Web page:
Last night Decoded Fashion launched their Meetup series in Paris. Held at NUMA, the co-working space and incubator that opened recently in the Sentier garment district, the event had a full house and a great list of speakers to address the theme of Omni-channel retailing.

Heading the Paris launch, Celine Lippi of Fashion Capitol Partners orchestrated presentations from Pauline Butor of Google, Christophe Biget of iVentures Consulting, and Demandware's Laurent Peron followed by a panel discussion on best practices from Regis Pennel (l'Exception), Alexandre Fauvet (Fusalp, and formerly of Lacoste), and Roland Herlory (Vilebrequin). The event ended with presentations from three startups, Bodi.Me, HappyBeacon, and Shop'nBrag, which, together, explore many opportunities in the future of omni-channel retail. 

Representing Google, Pauline Butor demonstrated serval of the available tools accessible to brands to gain insight on the market such as Google Trends, where search terms are quantified and how we know that there are five billion queries regarding fashion and beauty every month. We also saw some innovative uses that brands have found for google+ and the facility of cross promotion with other websites (, blogs etc.). Content like live hangouts that can be embedded in many different sites or clipped into bite sized excerpts to create new, sharable content for fans and blogs, and provide what would normally be VIP access to anyone with an internet connection. Topshop was the featured example, bringing the customer into the experience on all levels, including a behind the scenes hangout showing live footage of prep for the runway show, and a live stream from the model's view of the runway.

Both Christophe Biget and Laurent Peron spoke to the importance of linking the physical and the digital to improve the customer experience. Through the insight of the eShopper Index, Biget showed how distributors have made greater strides than brands in their omni-channel systems, and how within the brand category it is the luxury companies that are lagging behind. Again emphasizing that best practices mean going beyond great in-store customer service. Brick and mortar operations are beginning to realize that they are missing out on market share by limiting their accessibility to the physical versus integrating the digital. Sites like amazon and zappos are among the best performers because they have maximized on the before, during, and post purchase activity of the customer. Their platforms might be ugly, but they are built to sell. And they sell like champions. This means creating as many moments as possible in the consumer's experience to give them an incentive and opportunity to buy.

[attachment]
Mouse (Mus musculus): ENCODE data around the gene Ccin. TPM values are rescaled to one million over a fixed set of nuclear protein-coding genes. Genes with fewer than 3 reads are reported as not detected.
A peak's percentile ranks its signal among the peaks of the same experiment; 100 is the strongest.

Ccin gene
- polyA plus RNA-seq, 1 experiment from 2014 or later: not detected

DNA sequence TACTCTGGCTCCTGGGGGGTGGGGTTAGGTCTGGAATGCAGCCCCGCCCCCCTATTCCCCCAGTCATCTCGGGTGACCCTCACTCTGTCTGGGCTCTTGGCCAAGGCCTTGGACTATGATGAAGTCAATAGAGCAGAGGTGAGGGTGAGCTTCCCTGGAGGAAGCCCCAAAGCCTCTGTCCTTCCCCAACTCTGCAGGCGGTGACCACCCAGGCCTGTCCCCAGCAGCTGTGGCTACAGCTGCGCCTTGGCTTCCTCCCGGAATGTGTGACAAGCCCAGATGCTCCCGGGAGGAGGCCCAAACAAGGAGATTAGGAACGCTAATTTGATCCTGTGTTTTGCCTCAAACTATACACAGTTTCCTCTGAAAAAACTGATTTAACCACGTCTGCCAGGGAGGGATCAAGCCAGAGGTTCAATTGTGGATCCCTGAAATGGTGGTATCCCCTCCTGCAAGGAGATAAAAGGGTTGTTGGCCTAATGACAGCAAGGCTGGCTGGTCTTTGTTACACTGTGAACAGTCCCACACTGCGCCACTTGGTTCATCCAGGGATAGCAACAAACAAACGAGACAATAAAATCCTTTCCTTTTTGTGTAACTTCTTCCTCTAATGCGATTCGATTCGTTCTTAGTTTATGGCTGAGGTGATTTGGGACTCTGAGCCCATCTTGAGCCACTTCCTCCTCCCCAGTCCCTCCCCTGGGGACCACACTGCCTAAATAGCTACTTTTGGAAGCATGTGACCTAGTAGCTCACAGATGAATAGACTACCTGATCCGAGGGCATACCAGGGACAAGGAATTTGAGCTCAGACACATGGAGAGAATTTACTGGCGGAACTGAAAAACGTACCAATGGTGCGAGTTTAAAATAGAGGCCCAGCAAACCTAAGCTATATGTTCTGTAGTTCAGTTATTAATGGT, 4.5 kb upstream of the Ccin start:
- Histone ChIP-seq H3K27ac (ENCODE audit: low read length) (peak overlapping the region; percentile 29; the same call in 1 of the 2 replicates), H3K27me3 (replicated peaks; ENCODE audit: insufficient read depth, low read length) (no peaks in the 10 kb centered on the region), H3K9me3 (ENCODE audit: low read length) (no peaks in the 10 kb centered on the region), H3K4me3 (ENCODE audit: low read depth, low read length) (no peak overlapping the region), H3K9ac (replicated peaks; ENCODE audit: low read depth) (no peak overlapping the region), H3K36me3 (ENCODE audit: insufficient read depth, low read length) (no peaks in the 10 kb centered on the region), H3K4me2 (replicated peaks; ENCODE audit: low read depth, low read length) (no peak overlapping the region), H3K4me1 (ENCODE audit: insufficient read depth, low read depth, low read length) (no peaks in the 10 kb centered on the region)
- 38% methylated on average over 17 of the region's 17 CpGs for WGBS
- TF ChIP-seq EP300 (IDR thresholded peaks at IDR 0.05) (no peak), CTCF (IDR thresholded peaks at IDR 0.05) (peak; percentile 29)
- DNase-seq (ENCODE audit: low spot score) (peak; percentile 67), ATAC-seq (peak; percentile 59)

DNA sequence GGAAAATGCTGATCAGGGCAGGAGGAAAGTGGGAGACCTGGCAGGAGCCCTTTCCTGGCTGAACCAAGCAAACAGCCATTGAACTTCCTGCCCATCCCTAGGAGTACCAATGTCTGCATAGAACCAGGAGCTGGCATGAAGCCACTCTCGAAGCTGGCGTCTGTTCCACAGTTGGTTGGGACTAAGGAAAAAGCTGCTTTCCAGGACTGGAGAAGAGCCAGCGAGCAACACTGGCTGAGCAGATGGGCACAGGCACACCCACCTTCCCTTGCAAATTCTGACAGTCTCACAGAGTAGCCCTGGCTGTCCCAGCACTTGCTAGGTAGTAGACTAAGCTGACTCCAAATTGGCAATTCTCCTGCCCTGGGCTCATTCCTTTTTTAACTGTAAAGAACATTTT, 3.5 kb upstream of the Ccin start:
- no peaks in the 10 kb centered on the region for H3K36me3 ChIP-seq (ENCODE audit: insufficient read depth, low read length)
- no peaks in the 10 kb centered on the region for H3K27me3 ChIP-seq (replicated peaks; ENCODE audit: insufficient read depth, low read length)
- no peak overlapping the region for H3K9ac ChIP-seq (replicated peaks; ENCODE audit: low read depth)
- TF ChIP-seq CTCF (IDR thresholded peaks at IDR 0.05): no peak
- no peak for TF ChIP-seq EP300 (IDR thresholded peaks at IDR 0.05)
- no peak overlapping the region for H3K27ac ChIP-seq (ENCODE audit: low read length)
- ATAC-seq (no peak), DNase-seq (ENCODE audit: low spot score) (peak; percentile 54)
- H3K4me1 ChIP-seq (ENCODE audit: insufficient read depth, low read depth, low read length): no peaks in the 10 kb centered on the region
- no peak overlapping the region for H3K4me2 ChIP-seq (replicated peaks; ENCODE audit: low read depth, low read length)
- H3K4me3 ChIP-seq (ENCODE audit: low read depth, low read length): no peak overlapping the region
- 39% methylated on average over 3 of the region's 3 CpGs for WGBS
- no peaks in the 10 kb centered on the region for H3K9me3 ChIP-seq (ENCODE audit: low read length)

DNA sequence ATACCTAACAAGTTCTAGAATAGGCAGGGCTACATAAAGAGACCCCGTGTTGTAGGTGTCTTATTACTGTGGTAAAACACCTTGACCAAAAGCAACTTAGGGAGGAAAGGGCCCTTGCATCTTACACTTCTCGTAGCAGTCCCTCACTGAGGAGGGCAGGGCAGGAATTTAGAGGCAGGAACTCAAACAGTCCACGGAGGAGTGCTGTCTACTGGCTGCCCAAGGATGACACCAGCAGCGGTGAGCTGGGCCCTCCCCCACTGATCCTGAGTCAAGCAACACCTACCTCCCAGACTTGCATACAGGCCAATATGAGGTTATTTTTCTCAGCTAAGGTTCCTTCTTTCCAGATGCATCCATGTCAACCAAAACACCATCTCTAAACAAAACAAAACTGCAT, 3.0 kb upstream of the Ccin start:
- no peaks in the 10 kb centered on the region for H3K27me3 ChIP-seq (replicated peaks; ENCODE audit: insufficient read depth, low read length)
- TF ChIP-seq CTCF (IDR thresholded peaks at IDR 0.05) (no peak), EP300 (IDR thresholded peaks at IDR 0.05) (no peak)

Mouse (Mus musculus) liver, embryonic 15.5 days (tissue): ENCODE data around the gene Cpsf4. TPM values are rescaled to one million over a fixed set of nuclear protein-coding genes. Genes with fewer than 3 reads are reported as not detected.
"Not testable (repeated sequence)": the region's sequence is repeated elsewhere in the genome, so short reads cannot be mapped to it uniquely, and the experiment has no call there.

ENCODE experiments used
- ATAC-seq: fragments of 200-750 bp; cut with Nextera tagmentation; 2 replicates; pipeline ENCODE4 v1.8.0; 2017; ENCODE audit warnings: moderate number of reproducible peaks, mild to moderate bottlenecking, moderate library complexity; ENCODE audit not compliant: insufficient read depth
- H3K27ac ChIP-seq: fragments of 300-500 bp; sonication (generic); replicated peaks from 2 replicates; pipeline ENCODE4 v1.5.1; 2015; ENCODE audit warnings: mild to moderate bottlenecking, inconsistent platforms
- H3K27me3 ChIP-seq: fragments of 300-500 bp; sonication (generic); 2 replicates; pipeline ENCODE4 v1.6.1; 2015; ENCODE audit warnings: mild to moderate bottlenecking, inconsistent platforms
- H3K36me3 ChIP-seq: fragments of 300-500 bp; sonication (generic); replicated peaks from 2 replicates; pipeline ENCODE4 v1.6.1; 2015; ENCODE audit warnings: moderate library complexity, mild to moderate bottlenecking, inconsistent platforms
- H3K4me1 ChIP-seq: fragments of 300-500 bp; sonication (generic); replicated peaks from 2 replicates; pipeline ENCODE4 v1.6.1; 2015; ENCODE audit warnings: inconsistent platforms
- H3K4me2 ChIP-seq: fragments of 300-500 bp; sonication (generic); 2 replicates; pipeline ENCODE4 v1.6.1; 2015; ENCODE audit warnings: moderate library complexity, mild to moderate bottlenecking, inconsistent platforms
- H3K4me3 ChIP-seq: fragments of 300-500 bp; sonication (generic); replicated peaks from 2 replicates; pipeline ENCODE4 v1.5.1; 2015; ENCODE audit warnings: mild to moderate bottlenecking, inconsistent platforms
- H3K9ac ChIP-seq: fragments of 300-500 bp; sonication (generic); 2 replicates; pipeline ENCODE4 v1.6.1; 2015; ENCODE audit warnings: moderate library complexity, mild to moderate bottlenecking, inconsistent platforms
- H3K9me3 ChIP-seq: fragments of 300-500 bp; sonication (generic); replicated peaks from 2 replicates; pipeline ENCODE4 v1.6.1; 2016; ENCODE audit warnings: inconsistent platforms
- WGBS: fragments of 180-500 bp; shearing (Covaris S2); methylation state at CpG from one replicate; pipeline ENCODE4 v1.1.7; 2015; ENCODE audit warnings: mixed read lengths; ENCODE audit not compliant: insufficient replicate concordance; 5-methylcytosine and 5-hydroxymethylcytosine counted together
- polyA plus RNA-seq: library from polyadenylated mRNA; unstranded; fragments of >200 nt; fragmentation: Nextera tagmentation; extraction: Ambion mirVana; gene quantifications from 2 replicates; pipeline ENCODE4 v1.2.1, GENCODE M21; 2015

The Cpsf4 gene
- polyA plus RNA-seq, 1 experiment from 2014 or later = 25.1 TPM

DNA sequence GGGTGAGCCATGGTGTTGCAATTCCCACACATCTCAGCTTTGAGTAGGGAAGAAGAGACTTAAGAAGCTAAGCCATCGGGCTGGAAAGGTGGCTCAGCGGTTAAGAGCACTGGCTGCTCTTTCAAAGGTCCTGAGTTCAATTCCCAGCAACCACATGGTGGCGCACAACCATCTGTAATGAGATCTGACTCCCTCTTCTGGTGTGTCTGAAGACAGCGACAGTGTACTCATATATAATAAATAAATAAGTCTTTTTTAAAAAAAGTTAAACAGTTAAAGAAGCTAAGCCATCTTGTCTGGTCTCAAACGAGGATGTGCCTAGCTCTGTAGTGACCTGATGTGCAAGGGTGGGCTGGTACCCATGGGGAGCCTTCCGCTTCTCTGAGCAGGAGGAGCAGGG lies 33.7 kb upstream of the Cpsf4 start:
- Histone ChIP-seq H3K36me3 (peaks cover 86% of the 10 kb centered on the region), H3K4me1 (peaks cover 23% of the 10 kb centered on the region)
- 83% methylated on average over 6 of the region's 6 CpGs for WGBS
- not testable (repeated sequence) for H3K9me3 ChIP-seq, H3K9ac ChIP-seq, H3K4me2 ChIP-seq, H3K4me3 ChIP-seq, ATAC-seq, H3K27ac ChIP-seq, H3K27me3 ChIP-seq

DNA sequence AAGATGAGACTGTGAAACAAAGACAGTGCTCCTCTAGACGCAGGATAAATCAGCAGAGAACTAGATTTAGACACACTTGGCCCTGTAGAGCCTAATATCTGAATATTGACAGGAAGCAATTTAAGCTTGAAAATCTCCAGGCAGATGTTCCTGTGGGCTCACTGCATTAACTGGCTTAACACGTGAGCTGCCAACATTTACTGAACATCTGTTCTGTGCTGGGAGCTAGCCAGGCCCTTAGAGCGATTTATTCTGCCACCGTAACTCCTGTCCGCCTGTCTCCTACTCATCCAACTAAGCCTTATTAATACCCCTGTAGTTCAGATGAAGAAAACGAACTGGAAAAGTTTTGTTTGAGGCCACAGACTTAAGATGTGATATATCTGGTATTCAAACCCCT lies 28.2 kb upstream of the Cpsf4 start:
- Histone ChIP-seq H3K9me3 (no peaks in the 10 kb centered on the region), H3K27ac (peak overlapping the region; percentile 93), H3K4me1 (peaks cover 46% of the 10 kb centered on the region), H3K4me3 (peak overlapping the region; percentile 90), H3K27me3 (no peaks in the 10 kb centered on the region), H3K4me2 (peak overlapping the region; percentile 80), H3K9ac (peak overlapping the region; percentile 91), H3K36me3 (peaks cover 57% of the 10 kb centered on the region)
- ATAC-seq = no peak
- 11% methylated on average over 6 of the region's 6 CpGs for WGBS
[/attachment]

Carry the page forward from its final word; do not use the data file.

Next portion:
There was a grounding moment during the panel, when Alexandre Fauvet reminded us that behind all of these amazing seamless digital systems, there remains a physical product that has to be manufactured, stocked and delivered. While our imaginations can run wild with the innovative ways an item can travel from magazine page to your closet (shop'nbrag has some great things in the works), there is a physical transport of goods involved. Just like we try to minimize the number of clicks from first sight through moment of purchase, we have to minimize the distance traveled for merchandise, from manufacture to end consumer. If brands and distributors do it well, the customer will never need to think about the logistics, and will consider only the quality of their experience.  

For some of these services that up the ante of convenience (l'Exception will deliver your order in only 2.5 hours within the Parisian region) brick and mortar can't easily compete. There are many services existing online that are either not yet possible or are very costly to implement offline, such as a wish list or shopping cart or suggesting items that you might like based on previous purchases. More than just an incentive for brands to implement omni-channel practices, it will soon be a necessity if they want to keep up with the evolving demands of todays consumers.

From the presentations it seems these challenges are frontiers that consultancies startups in fashion & tech are tackling and will soon be part of our normal shopping experience. Laurent Peron showed us shop-able window displays, Bodi.Me lets you try on clothes virtually (currently 79% of returns of online orders are because of fit issues), and HappyBeacon has sensors that will push notifications to your phone when you are shopping to tell you about promotions on those shoes you were checking out last week online, or this blouse that is similar to the one that you wanted last season but was sold out. Up to each of to determine how much of this we consider value added, or invasive of our privacy.

Borders are being redrawn between fashion and technology, with a space in between growing larger every day. As Laurent Peron put it: "For some these ideas will seem like the past, for some the present, and for others, the surreal." We see science fiction everywhere around us, and we prove over and again that our imaginations are the limit for what is possible. From the ideas shared last night, it seems clear that a combination of online and physical integration, in both directions, is imperative for the future of retail. And at the forefront of the discussion was this point: whatever moves a company makes in their omni-channel initiatives, it's all about improving and streamlining the customer experience.